6 August 2013

All of the Ones That Got Away: Hagerty Classic Cars magazine staff members tell their stories

MGA Twin Cam Coupe

Jonathan A. Stein, Hagerty Classic Cars Executive Editor/Associate Publisher

Those of us who have been involved with old cars, trucks and motorcycles for life have always hunted for cars. In my case, I’ve been crazy about MGA coupes for 38 years. After my first thoroughly mediocre restoration of a plain-Jane 1500, I went searching for the ultimate coupe — a Twin Cam. After calling all over the place and searching Hemmings Motor News in those days long before the Internet, or even fax machines, I found a pair outside of Atlantic City, N.J. One was restored except for the interior. However, I was $1,000 short and my parents weren’t about to loan me the cash. The other car was a right-hand drive coupe that wasn’t running and needed rocker panels. But I struck a deal for it as a running, driving car. And I waited and waited and finally lost my deposit.

For the next 23 years I was looking, waiting and dreaming. Then in 1999 I was finally in a position to go on the hunt again. I found an almost ideal car in Ontario, but it took me a week to raise the purchase price. The day I called back it was being loaded into a container for shipment to Holland. Another one had slipped through my fingers and it was another year before I finally landed one.

Apollo GT

Rob Sass, Hagerty Classic Cars Publisher

I’ve long wanted an elusive Apollo, the Buick-engined beauty with body and chassis constructed in Italy. I called about a great example moments after another man had committed to come see it. Although I was prepared to up the ante and buy it unseen, the seller insisted on giving the earlier caller the right of first refusal. A couple of weeks later, the same Apollo was being offered by the new owner for a lot more than he’d paid for it. To this day I haven’t had another crack at one.

1983 Volkswagen GTI

Stefan Lombard, Hagerty Classic Cars Managing Editor

Every day during my stint in graduate school in the early 2000s, I used to walk past a 1983 Volkswagen GTI. It was black with a red interior and sat on pristine snowflake alloys. Unlike most of the first-gen GTIs I'd seen, this one was unmolested. It had the right stance and the original paint still had sheen. I always had reason to peek inside or check it out from some new angle. One day, a FOR SALE sign appeared in the window: $2,200. I had $2,200. Rather, I could figure out a way to get $2,200.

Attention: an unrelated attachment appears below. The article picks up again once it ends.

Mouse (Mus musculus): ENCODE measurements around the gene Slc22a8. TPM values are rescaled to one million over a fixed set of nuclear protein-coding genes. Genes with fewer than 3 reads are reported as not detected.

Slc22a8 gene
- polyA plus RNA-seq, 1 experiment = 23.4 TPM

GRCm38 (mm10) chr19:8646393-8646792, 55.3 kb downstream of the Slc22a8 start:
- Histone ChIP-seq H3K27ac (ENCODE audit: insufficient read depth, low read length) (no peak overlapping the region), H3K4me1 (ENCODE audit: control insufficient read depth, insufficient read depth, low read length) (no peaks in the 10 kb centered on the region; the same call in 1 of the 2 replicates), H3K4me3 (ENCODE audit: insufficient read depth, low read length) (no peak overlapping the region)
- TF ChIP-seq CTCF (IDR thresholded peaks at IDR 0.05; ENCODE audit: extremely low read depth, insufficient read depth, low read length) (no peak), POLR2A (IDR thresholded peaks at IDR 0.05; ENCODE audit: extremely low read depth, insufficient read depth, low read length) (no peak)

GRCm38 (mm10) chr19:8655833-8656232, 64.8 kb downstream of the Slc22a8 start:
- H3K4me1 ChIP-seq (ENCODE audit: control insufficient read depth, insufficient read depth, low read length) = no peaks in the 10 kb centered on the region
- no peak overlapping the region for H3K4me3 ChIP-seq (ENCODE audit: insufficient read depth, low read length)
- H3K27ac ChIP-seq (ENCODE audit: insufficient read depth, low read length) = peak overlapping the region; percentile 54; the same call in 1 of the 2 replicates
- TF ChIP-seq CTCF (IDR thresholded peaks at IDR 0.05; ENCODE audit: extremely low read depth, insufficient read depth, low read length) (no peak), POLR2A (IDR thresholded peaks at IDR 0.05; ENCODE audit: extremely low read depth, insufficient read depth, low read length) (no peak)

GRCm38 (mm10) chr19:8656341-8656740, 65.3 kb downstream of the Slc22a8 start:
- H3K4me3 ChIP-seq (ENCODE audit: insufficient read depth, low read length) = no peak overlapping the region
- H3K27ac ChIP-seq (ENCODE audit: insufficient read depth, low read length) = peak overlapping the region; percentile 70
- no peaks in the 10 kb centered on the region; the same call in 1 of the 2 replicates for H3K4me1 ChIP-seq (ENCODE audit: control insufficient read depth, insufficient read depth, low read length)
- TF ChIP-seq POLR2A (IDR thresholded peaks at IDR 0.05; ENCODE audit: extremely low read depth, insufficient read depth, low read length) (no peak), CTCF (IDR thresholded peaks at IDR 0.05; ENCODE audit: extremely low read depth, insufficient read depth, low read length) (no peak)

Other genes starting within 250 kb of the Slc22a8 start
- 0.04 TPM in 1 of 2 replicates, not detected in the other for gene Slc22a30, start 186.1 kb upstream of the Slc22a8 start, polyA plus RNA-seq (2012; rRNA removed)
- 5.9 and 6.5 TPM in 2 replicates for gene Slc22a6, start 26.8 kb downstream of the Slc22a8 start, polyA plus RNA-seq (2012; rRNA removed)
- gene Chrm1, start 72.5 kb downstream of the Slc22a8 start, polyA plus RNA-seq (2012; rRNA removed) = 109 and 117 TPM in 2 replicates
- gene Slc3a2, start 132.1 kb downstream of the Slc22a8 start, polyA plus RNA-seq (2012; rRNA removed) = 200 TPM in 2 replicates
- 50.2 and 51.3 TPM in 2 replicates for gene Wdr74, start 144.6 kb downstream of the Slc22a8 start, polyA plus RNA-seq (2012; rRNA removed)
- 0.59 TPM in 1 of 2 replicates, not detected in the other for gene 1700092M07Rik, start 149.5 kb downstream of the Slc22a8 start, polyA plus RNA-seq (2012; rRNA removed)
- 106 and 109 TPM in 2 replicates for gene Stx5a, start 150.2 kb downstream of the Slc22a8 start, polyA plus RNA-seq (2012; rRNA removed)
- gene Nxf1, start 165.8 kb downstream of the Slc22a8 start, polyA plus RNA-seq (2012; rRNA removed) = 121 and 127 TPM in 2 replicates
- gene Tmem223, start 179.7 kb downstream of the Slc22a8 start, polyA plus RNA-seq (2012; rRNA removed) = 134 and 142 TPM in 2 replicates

Every day I walked past that little black GTI and thought about how much fun it would be, and so I called on it. The car was owned by two brothers, and had been since new. It was indeed stock, and they'd done all the maintenance on it themselves. While not perfect, everything was up to date, according to one of the brothers. "Wouldn't hesitate to drive it anywhere," he said. Really, I could figure out a way to come up with $2,200. But instead I just continued to walk by it, day after day. Until the day it was gone.

2 Reader Comments

  • 1
    Dave ny August 19, 2013 at 08:46
    My car that got away story- Had my eye on an awesome -51 Buick super convertible on e-bay. Original, rust free car. Have a -52 rusty one, but this one was SO much better! Anyway, couldn't pull the trigger at the time (Sept. 2011) and believe it sold for 13 and change. About a year later, I saw a video from Hagerty w/ the car in it-YOU GUYS have it!
  • 2
    Andy Texas August 29, 2013 at 19:45
    In 1997, I was driving north on highway 281 and going through Stephenville, TX on the way to Ft. Worth. A first-gen Camaro on a used car lot caught my eye. It was a black 1968 RS/SS automatic with a 396. Black interior with houndstooth inserts. The only thing non-stock were tinted windows and aftermarket wheels. The sticker on the windshield said "Sporty! $7900." I had a camera with me and I took a photo and hit the road again - even though I have always preferred the 1968 model (the year I was born.) I could have come up with $7900 but I was living in an apartment and didn't have anywhere to put the car. I have regretted passing that car by ever since. It would probably be worth about $40K now. I tell myself that there must have been a lot of hidden rust just to make myself feel better. I still have the photo. Ugh.

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